As an Eagle Scout in the 1980s, Michael Laiosa took canoe trips down the Hudson River, once paddling from his hometown of Albany, New York, to the outskirts of New York City. He saw both spectacular scenery and signs of toxic environmental degradation. Riverfront signs warned against eating river fish or swimming in the water due to pollutants known as polychlorinated biphenyls (PCBs).
Millions of pounds of PCBs flowed into the river over decades, prompting a fishing ban before the industrial chemicals were ultimately outlawed in 1979.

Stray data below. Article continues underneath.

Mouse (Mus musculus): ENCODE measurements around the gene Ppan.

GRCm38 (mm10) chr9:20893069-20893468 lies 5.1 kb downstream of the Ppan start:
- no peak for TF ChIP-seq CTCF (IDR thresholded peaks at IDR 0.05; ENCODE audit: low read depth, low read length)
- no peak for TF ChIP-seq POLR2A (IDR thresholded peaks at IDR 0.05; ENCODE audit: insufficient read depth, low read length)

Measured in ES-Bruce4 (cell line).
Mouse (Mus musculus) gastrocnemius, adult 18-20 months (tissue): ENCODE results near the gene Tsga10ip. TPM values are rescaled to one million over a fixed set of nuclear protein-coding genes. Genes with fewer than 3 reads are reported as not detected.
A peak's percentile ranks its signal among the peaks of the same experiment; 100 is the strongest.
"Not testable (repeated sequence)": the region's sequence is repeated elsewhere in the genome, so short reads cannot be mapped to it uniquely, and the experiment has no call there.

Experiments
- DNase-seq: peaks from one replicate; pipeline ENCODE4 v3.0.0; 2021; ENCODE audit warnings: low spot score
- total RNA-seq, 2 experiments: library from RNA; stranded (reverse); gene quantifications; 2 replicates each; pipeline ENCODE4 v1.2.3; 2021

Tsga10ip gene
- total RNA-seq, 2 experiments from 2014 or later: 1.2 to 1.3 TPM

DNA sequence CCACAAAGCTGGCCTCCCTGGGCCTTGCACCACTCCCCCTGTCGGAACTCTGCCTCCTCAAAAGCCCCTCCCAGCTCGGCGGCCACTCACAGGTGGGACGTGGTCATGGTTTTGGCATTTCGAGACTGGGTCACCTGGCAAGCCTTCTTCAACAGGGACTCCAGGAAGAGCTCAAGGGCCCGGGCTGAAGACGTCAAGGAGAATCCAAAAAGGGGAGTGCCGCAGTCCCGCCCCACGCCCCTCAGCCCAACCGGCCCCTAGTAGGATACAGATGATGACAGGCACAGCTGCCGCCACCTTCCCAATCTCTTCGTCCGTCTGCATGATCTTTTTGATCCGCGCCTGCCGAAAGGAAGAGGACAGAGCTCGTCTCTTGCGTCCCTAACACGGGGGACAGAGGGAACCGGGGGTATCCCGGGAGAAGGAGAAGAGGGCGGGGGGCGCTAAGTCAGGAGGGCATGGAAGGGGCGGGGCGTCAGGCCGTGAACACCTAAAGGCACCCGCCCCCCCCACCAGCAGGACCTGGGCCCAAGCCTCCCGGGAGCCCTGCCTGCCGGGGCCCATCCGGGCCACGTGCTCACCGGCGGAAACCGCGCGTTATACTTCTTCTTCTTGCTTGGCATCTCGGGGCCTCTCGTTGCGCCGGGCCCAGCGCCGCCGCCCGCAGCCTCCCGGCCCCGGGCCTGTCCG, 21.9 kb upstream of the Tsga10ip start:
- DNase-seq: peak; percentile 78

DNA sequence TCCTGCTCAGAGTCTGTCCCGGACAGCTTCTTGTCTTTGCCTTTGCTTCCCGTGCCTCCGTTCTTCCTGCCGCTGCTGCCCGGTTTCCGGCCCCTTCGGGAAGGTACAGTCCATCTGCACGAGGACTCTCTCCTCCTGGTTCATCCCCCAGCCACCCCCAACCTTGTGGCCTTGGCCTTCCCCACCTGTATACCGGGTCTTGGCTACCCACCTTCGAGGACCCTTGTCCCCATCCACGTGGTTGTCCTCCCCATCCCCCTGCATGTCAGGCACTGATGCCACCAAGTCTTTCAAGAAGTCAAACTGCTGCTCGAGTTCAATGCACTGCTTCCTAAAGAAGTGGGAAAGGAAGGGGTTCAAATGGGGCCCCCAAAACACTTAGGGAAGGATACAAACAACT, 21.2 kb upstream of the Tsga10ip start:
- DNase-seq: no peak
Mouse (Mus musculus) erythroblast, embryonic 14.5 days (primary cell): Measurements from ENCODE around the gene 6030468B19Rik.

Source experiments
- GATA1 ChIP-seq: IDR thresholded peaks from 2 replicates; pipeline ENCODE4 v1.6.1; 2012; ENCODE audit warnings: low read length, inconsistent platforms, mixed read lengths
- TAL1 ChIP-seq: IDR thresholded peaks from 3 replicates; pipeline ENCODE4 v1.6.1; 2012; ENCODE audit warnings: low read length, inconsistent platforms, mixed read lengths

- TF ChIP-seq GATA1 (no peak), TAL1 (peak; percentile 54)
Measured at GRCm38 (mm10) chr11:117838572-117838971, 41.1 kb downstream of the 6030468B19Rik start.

The trips helped shape Laiosa’s career. Today, as an associate professor of environmental health sciences in the Joseph J. Zilber School of Public Health, he studies the effects of a related class of pollutants – dioxin – on fetuses. He found that the pollutants could cause immune system changes in fetal mammals exposed to them and lead to weakened immunity for a lifetime.
Those immune deficiencies, in turn, could trigger “anything from increased allergy and asthma as a toddler to increased susceptibility to cancer later in life,” Laiosa said. His research could affect parents’ decisions during pregnancy and how we manage sources of pollution… Read the full story.